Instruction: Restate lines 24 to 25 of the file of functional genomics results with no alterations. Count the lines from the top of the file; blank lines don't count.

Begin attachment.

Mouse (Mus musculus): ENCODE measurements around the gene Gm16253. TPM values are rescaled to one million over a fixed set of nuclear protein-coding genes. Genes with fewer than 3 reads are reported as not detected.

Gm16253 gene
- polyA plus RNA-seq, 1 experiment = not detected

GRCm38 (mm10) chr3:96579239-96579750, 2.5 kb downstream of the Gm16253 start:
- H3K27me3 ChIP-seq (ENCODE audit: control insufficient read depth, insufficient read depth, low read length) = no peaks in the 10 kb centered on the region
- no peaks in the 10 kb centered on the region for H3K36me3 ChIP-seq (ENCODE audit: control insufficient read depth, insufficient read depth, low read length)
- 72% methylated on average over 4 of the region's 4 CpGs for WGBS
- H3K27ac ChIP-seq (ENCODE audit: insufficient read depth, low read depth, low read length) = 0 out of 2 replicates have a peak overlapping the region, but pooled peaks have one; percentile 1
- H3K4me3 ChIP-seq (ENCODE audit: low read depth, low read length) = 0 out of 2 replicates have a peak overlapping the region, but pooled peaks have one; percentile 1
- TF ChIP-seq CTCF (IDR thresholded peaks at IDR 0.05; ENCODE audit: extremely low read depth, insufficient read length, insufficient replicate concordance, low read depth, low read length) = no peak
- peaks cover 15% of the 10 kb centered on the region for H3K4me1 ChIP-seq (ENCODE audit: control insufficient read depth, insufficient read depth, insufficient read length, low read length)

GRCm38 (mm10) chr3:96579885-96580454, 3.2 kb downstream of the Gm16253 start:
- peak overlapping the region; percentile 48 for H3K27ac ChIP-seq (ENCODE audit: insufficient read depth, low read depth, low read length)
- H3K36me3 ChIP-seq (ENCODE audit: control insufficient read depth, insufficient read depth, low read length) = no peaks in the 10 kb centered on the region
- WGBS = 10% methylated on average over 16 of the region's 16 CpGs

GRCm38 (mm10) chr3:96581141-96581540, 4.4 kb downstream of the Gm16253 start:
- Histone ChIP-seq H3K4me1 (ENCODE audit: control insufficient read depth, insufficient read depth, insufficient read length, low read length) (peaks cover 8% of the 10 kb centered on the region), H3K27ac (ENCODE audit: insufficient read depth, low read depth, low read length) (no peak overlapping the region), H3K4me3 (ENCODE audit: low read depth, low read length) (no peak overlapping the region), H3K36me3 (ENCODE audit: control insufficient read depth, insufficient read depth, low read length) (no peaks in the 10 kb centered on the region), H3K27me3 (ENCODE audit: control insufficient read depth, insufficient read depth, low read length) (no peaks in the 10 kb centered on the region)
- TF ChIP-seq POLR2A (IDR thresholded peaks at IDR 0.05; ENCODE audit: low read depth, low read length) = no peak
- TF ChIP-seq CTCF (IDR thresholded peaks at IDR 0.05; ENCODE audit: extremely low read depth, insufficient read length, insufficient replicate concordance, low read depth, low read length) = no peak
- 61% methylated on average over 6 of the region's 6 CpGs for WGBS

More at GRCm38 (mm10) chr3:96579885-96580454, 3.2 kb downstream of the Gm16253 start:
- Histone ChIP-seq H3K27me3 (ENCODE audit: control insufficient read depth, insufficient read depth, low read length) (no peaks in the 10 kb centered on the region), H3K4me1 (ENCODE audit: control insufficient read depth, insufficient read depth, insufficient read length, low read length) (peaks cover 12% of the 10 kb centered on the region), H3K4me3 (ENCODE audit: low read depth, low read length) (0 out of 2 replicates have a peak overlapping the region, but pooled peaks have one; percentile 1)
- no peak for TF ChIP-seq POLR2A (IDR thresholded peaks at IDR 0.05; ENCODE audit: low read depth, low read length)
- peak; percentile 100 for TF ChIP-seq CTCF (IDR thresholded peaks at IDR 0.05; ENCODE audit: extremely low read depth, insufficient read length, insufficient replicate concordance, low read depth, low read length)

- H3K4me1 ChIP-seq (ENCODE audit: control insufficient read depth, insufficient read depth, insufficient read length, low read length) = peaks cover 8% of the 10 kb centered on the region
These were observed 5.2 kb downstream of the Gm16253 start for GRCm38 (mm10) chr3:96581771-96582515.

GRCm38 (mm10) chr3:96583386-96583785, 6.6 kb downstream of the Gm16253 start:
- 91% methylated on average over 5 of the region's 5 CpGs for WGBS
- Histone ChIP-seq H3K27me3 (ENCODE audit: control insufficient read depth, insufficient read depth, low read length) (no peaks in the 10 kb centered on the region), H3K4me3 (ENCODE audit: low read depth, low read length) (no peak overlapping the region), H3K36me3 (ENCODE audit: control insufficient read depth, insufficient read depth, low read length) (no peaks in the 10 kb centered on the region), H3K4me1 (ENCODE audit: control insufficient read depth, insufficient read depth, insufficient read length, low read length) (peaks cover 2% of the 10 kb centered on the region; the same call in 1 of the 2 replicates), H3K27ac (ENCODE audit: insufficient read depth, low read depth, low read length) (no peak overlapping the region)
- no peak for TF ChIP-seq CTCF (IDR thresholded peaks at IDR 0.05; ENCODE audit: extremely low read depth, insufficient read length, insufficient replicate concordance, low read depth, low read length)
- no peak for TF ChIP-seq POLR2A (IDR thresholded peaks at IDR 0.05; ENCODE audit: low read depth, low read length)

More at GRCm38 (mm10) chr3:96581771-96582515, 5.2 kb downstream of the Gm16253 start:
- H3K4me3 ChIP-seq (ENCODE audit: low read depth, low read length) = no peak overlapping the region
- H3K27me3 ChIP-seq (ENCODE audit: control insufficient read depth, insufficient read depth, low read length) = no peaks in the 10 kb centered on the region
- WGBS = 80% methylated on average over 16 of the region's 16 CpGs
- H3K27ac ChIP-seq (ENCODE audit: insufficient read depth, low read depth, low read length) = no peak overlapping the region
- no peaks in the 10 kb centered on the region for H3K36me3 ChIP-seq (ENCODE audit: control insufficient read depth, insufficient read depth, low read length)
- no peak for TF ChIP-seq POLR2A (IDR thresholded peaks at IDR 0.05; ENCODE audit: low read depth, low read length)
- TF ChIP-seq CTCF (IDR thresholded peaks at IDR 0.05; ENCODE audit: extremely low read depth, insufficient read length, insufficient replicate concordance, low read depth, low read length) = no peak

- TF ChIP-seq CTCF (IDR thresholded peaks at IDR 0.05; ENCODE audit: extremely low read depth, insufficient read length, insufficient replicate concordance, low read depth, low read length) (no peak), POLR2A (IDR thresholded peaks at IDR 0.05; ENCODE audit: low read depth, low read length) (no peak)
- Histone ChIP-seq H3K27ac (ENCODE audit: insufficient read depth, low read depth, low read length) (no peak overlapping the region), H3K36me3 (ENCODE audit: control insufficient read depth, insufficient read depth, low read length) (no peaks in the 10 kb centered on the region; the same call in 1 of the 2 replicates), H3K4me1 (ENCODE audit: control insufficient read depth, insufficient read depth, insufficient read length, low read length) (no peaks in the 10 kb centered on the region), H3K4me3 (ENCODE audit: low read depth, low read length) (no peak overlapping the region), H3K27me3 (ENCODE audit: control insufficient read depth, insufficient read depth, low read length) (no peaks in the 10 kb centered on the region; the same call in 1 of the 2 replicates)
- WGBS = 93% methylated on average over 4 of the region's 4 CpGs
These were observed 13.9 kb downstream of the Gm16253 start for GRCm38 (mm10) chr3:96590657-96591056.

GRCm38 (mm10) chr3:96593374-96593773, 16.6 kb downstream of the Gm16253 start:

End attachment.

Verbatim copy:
- peak; percentile 100 for TF ChIP-seq CTCF (IDR thresholded peaks at IDR 0.05; ENCODE audit: extremely low read depth, insufficient read length, insufficient replicate concordance, low read depth, low read length)

- H3K4me1 ChIP-seq (ENCODE audit: control insufficient read depth, insufficient read depth, insufficient read length, low read length) = peaks cover 8% of the 10 kb centered on the region